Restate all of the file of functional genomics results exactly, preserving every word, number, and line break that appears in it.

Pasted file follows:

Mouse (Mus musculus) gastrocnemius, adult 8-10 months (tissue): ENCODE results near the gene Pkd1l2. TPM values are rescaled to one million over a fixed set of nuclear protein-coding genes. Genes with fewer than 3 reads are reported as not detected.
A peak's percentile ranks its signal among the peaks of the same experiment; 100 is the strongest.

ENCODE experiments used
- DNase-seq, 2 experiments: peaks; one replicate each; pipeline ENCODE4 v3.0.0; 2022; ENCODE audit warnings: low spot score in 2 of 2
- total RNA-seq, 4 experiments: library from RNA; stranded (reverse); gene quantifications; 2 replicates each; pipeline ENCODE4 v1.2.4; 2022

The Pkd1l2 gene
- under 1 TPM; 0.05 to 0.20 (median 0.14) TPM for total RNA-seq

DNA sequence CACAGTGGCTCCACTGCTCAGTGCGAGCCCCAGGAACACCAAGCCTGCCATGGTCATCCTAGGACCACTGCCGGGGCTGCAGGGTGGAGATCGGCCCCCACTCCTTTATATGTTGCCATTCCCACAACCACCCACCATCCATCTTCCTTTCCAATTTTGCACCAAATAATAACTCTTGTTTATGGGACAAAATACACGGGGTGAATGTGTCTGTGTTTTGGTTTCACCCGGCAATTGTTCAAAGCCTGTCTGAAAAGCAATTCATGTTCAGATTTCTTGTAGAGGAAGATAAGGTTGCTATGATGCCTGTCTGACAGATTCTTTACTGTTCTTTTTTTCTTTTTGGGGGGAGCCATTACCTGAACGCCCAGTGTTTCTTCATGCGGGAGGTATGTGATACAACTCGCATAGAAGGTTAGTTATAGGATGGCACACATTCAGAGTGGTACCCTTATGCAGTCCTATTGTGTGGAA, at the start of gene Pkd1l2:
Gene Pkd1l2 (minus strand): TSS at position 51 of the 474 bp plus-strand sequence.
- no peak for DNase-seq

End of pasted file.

Mouse (Mus musculus) gastrocnemius, adult 8-10 months (tissue): ENCODE results near the gene Pkd1l2. TPM values are rescaled to one million over a fixed set of nuclear protein-coding genes. Genes with fewer than 3 reads are reported as not detected.
A peak's percentile ranks its signal among the peaks of the same experiment; 100 is the strongest.

ENCODE experiments used
- DNase-seq, 2 experiments: peaks; one replicate each; pipeline ENCODE4 v3.0.0; 2022; ENCODE audit warnings: low spot score in 2 of 2
- total RNA-seq, 4 experiments: library from RNA; stranded (reverse); gene quantifications; 2 replicates each; pipeline ENCODE4 v1.2.4; 2022

The Pkd1l2 gene
- under 1 TPM; 0.05 to 0.20 (median 0.14) TPM for total RNA-seq

DNA sequence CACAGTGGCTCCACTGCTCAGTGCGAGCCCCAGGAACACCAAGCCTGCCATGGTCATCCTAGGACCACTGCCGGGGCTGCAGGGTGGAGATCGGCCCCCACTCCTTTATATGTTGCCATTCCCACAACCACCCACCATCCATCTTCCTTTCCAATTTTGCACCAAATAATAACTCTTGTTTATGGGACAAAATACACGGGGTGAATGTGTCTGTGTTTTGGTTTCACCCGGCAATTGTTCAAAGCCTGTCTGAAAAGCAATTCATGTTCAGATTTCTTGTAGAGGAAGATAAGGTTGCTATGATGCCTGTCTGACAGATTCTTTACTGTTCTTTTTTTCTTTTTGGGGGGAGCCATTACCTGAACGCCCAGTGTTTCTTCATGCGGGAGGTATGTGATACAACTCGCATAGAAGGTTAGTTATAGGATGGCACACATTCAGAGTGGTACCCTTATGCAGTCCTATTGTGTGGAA, at the start of gene Pkd1l2:
Gene Pkd1l2 (minus strand): TSS at position 51 of the 474 bp plus-strand sequence.
- no peak for DNase-seq